Why do so many people feel insecure?  Well, some people have gone through a lot of effort to achieve that and, sad to say, some of our religious institutions are to blame.

    I’ve heard from a couple of people that some Catholic bishop was behind the effort to reassert segregation.  Since marriage is a voluntary assumption of additional obligations for the welfare of another person, it seems fair to suggest that giving authority to priests on condition that they not marry is rather consistent with a preference for power without obligation, even sexual gratification without obligation, as was evident in the tacit support for priests’ abusive behavior towards children.

  5. user523 November 4, 2009 at 10:03 pm #

    People just don’t care about social issues when voting for legislative candidates, even if the issue of marriage equality isn’t particularly popular.

    Of course, that doesn’t mean the NH GOP won’t try and use it as an electoral wedge issue. Pam Spaulding from Pam’s House blend says she received the following e-mail:

    I had breakfast next to 4 legislators who are part of the Republican leadership in NH. They were discussing the election.  Their internal polling had nailed the results of the Maine election; 53% yes to 47% no.

    They told me their polling shows 30 to 40% of the voters do not like homosexuals to various degrees (the Homophobes) and will march through a blizzard to vote against anything gay and feel any pro gay vote directly affects them.  A greater number favor gay rights, 45 – 50%.  The only difference is the gay rights supporters feel they are not directly affected by the issue and are not driven as strongly.  Roughly 4 to 5 percent of the population is gay and is strongly for gay rights and is directly affected by the vote. The strongest support of gay marriage is from the well educated and the least support from the less educated mostly in the rural areas.  They also said the Maine voters are tired of the gay issue and that it may be years before it ever has a chance in Maine again.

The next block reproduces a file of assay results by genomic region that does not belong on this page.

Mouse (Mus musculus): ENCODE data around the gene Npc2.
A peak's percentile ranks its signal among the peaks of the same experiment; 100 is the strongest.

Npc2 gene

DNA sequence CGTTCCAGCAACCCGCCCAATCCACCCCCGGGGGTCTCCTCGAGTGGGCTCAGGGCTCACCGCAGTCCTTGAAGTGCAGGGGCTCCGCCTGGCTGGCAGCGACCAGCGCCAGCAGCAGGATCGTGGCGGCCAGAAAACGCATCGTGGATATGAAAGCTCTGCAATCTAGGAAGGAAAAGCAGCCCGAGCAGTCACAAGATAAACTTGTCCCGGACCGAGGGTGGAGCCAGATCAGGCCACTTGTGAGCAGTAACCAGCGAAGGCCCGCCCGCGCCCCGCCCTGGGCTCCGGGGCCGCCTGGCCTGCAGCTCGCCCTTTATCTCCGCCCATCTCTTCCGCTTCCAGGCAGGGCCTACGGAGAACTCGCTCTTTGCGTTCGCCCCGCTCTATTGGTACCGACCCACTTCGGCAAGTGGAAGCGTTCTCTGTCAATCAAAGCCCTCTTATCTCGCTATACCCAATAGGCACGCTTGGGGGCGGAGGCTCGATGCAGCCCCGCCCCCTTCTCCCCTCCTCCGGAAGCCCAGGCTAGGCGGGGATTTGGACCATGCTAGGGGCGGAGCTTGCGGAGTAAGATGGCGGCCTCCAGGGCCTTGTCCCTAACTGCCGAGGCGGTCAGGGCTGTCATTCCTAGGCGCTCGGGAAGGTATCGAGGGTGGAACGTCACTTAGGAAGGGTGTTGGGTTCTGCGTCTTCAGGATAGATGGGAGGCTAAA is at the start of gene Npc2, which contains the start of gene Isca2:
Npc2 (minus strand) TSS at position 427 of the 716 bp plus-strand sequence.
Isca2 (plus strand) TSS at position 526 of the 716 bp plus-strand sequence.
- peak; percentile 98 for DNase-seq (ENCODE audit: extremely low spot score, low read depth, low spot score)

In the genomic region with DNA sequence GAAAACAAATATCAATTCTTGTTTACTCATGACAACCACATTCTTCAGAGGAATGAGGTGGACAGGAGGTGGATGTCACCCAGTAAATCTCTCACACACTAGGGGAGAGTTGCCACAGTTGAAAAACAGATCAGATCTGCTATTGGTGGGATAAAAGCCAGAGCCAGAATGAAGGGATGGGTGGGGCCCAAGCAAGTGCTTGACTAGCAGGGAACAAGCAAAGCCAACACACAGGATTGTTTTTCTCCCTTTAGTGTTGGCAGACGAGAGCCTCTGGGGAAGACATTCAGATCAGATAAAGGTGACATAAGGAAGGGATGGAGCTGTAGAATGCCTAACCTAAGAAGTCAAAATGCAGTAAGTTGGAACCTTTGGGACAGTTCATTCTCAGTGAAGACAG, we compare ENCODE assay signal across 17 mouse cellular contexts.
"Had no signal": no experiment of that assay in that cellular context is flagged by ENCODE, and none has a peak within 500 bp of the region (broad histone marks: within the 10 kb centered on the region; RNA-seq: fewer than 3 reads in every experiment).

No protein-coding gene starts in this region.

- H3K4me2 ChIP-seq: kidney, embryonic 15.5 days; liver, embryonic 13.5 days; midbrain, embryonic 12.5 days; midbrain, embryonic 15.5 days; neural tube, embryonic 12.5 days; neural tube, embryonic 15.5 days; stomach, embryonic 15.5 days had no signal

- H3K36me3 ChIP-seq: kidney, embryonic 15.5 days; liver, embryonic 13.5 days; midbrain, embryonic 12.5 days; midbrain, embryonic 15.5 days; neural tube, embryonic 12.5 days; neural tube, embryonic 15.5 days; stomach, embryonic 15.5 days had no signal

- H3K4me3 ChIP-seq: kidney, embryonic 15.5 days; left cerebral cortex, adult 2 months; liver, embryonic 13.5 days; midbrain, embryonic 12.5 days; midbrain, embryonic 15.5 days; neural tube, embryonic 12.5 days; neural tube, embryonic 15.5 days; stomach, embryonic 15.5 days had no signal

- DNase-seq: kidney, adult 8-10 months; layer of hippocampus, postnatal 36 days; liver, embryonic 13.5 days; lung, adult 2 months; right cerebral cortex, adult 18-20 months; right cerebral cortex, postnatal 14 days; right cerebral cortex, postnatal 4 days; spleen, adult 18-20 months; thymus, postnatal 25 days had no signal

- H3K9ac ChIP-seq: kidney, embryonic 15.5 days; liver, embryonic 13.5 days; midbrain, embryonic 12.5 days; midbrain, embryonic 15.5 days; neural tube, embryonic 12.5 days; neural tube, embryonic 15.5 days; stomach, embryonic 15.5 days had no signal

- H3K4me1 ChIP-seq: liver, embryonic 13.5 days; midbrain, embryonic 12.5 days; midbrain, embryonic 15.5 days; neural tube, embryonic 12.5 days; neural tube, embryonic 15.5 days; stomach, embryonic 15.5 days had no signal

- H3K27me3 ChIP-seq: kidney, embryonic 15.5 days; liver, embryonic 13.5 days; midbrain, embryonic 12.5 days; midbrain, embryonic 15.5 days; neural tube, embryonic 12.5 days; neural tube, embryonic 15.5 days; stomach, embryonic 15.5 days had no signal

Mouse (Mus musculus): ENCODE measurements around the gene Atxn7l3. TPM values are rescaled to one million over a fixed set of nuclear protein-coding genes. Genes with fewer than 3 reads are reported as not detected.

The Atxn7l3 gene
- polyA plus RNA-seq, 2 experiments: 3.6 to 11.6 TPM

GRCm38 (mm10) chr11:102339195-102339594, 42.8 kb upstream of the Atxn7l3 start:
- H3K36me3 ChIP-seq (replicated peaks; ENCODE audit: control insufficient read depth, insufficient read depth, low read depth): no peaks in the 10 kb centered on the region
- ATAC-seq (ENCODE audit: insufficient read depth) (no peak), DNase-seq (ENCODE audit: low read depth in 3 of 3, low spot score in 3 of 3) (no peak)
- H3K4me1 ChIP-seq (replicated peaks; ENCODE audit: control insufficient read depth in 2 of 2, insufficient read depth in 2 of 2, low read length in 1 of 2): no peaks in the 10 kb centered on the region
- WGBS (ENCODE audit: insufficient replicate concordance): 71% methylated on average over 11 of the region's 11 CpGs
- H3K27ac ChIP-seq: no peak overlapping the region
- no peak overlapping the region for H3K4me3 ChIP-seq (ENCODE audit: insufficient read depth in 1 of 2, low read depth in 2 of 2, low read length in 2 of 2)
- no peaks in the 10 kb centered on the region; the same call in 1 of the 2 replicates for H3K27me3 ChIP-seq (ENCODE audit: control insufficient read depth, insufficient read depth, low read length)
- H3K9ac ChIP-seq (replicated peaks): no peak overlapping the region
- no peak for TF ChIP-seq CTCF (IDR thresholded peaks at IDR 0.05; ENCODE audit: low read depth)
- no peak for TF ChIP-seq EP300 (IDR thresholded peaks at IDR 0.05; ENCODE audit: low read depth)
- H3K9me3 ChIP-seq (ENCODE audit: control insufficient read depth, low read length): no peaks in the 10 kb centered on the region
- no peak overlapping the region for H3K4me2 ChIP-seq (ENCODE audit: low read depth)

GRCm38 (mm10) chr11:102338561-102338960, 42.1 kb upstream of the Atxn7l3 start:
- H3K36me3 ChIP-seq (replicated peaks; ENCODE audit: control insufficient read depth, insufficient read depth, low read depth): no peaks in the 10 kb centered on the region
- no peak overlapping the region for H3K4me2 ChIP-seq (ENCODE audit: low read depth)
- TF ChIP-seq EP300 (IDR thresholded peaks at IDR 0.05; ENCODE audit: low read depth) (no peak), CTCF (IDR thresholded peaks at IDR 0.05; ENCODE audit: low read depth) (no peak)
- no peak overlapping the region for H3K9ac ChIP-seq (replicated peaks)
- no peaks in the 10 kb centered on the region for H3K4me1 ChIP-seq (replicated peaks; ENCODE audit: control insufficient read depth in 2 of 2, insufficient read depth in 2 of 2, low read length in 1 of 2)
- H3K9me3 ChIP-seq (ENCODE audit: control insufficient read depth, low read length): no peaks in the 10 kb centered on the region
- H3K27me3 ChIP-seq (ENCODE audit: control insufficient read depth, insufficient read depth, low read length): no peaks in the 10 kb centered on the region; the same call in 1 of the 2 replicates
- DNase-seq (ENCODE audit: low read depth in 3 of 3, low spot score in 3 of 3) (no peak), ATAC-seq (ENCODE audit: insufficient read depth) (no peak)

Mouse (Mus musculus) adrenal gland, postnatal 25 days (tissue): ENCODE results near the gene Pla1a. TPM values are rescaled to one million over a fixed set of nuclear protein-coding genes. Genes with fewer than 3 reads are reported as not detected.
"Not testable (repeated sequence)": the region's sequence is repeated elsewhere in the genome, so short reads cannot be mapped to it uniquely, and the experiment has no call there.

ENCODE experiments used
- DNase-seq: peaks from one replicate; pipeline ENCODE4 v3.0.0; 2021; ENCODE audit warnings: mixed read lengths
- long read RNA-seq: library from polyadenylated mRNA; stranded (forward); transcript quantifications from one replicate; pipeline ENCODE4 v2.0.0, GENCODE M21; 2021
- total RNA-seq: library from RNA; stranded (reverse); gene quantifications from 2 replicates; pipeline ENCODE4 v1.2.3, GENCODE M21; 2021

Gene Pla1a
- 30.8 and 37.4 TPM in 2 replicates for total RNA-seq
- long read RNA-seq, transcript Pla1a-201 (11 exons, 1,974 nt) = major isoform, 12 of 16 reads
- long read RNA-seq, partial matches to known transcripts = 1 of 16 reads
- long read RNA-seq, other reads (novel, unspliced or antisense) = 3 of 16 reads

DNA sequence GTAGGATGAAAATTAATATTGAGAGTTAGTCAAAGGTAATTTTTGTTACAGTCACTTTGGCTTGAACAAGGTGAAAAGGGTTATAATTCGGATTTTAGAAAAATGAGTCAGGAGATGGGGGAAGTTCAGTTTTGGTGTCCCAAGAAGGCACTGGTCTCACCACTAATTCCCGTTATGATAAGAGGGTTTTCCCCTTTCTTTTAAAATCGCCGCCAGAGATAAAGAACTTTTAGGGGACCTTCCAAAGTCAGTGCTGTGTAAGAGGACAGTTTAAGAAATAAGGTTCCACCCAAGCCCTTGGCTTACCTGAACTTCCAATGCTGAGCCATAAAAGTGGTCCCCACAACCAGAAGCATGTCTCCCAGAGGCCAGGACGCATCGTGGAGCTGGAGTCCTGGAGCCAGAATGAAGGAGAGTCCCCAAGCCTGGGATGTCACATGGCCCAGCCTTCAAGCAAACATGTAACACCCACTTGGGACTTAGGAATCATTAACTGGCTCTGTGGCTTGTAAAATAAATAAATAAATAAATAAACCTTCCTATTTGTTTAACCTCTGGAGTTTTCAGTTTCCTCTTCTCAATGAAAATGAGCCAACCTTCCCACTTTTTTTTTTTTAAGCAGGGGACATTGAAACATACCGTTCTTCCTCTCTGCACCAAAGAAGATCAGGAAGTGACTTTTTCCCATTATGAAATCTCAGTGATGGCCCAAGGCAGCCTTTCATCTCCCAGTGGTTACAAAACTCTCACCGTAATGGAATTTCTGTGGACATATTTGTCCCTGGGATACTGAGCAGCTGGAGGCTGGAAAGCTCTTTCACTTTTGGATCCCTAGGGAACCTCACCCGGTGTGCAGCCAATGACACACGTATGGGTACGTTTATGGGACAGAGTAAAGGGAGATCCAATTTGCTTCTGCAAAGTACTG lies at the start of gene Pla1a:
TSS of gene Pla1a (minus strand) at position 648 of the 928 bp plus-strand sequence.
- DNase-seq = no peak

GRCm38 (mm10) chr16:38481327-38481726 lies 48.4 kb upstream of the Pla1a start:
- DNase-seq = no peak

They told me it’s much easier to wage a negative campaign than a positive campaign because you’re not restricted by the truth and can state anything at anytime to play to people’s fears. All they have to do is strike a fear in 5 to 10% of the voters to win.

    Although the Republican’s did not directly get involved in the Maine vote they were watching closely. They told me that NH is almost a perfect copy of the Maine electorate.  They plan to use the anti gay 30 -40% in NH to win back the legislature and the Governor’s office.  They claim it will be easier in NH because they only have to target a few weak Democratic candidates to get the legislature back.  Their problem is the Governor,  but with the economy combined with the tea bag mentality they think he will be vulnerable. And even if he wins he is not a strong supporter of gay rights and may not veto any bill to kill gay marriage.